On Dec. 6, Iowa center Luka Garza marched into Ann Arbor and dropped 44 points.
Perhaps even more astounding, though, was that his team lost — by double digits.
Regardless of the outcome, there is no chance Michigan men’s basketball coach Juwan Howard is happy with letting any human being score 44 points on his team.
So that leads to one big question heading into Friday’s match against the Hawkeyes: Should the Wolverines continue their defensive strategy of maintaining one-on-one matchups, or is it time to double the post and one of the nation’s most prolific scorers? That description is not an overstatement — Garza sits as the NCAA’s sixth-leading scorer with 22.3 points per game.
For now, it seems that Michigan will look to maintain its defensive scheme — involving guarding the low post one-on-one — and to trust the strength of its big men on defense to limit Garza in the points column.
For many teams across the nation, thinking of a way to effectively prepare for a 6-foot-11 elite scorer may leave coaches and players alike scratching their head. But for the Wolverines, with their plethora of big-bodied centers, the task falls on the shoulders of its scout team. Junior forward Jaron Faulds, in particular.
“We got Jaron Faulds playing Luka Garza,” junior walk-on forward C.J. Baird said. “Jaron’s really good at taking his time and getting in good positioning, so we’re hoping that’s a good imitation of Garza. Cause Garza’s elite at getting his body, getting position in the post and scoring, so we’re trying to imitate that as best we can, but honestly, it’s hard. He’s, I don’t know, number six scorer in the country. So it’ll be a good challenge for us.”
How effective Faulds will be at this game of impressions will unfold on Friday in Iowa City. Faulds’ impersonation, combined with the defensive capabilities of senior center Jon Teske, sophomore center Colin Castleton and senior center Austin Davis as well as how many fouls these players will commit against the shifty Garza will dictate whether or not Garza will have another career night down low.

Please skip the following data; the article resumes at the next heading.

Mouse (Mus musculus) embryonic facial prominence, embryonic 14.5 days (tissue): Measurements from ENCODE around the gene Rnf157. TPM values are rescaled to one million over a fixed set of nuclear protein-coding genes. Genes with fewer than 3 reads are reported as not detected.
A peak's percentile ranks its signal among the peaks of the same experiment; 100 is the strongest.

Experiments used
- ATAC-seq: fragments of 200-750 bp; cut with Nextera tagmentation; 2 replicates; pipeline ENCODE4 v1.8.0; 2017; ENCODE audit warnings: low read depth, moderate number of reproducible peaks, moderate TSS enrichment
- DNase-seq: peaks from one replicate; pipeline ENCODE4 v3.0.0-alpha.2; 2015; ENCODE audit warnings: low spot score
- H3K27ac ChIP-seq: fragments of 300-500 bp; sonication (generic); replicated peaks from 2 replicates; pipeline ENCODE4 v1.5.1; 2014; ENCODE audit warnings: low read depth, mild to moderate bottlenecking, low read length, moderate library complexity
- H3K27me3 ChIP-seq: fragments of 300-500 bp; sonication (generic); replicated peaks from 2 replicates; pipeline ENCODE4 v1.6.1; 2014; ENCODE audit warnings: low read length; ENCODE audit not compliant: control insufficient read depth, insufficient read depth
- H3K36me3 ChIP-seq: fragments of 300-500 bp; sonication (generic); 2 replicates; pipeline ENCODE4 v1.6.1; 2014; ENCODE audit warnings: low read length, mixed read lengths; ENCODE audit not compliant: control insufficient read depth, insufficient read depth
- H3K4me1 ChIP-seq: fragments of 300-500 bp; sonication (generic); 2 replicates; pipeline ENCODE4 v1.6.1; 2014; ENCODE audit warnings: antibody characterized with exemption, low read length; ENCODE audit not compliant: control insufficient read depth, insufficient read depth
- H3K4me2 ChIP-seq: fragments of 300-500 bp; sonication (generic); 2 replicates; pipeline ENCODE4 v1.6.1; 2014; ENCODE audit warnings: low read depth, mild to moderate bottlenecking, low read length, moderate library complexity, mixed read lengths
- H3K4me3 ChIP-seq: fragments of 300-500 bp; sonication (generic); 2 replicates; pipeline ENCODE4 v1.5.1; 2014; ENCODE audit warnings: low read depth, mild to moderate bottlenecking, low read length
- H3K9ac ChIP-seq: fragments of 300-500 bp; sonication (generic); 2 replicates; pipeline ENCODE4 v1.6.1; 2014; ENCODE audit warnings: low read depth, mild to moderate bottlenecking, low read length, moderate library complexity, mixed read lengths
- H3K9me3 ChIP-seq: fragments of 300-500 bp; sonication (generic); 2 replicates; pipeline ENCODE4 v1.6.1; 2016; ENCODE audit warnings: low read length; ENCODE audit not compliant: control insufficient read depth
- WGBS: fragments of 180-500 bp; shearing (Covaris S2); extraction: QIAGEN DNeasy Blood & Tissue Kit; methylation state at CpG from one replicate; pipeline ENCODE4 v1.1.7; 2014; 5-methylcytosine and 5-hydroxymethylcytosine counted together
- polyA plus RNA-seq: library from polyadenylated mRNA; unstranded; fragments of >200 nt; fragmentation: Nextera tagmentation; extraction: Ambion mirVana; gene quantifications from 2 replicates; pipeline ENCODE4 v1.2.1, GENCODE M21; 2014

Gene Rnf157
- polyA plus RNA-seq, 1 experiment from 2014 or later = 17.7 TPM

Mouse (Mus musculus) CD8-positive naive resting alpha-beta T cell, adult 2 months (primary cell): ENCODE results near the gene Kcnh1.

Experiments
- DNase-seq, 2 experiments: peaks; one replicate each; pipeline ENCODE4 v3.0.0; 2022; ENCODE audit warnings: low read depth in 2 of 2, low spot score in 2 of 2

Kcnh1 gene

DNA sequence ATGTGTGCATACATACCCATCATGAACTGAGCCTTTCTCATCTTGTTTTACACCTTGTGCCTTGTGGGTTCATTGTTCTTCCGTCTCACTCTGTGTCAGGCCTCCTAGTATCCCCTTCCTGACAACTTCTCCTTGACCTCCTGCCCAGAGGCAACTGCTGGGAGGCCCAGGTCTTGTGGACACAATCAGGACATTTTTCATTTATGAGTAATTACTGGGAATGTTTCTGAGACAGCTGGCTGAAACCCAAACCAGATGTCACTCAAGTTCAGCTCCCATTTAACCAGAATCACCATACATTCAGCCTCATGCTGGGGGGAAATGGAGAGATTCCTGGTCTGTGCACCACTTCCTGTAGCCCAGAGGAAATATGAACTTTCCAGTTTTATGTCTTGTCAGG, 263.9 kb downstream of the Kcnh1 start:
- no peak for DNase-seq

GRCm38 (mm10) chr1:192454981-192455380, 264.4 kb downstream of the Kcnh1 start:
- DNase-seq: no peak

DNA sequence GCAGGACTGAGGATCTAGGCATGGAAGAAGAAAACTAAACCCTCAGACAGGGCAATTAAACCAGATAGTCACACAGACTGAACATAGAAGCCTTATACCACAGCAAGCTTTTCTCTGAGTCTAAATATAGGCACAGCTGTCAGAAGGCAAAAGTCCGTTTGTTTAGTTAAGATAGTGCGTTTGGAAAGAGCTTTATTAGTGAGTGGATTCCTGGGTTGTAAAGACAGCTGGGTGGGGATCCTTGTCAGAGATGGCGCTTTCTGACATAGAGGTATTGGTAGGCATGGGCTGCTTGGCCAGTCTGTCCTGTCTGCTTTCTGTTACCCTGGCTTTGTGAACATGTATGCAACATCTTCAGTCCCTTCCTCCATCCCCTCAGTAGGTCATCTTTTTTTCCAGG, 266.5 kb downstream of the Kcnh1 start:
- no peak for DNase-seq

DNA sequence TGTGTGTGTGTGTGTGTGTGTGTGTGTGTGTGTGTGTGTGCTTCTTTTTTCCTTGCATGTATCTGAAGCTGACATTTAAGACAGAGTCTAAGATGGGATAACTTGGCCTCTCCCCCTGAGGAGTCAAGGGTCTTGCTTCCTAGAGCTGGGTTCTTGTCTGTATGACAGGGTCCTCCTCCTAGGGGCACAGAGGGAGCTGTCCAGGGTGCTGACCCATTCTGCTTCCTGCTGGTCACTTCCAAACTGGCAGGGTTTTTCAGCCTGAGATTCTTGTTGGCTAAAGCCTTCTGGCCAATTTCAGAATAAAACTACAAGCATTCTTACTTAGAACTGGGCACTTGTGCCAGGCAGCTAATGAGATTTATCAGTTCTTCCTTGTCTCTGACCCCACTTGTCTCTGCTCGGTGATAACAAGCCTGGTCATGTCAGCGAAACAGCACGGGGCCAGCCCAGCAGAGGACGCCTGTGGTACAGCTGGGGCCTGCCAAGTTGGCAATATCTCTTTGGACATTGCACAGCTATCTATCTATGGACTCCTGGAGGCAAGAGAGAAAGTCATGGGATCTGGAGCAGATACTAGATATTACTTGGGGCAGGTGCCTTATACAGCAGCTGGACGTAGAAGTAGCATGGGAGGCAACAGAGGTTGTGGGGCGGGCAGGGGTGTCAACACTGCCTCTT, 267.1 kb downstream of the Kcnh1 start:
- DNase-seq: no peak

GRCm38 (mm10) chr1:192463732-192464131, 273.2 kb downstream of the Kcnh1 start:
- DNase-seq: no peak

So far this season, early foul trouble and hacking opponents down low has been the Wolverines’ defensive “MO.” In no game was this emphasized further than the most loss on the road against Minnesota. The team committed 19 fouls, emphasized by four by Teske, and let Golden Gophers center Daniel Oturu drop 30 points.
Baird insists that fouling has been a focus for the team, defensively, as well as one-on-one situations, given the team’s defensive sets.
“Guarding one-on-one without fouling is probably one of the hardest things to do in basketball, and I’d say, in my opinion, in the post as well, it’s probably one of the hardest things to do in basketball,” Baird said. “But there are some things that you can do with, technique-wise, that you can say look at this technique, this will help you in this situation. Or make sure you keep your foot planted here and stay down on a second jumper so you’re not fouling. There are a lot of stuff that goes with technique, especially in the one on one defense, that you can improve upon rather than just saying, ‘Be better.’ ”
And if the technique doesn’t work, it sounds like Howard is relatively fine letting Garza getting those touches and points in the paint. As long as that plan of attack ends in a victory.
After Michigan’s last game against Iowa, Howard sat down at the podium, stat sheet in hand, and visibly revealed his shock at what he was reading. The first-year coach was floored by the opposing offense and joked about his role in the affair.
“Second-chance points,” Howard responded when asked what shocked him. “(Garza) had 27 second-chance points, and then points in the paint, 56. I was like, ‘Wow!’ That’s on the coach, man. I did a horrible job.”
Joking or not, Friday’s game will be as credible an indicator as any of whether Howard’s defensive gameplan is reliable, or makes as brazen of a comment as his own as to the state of his coaching.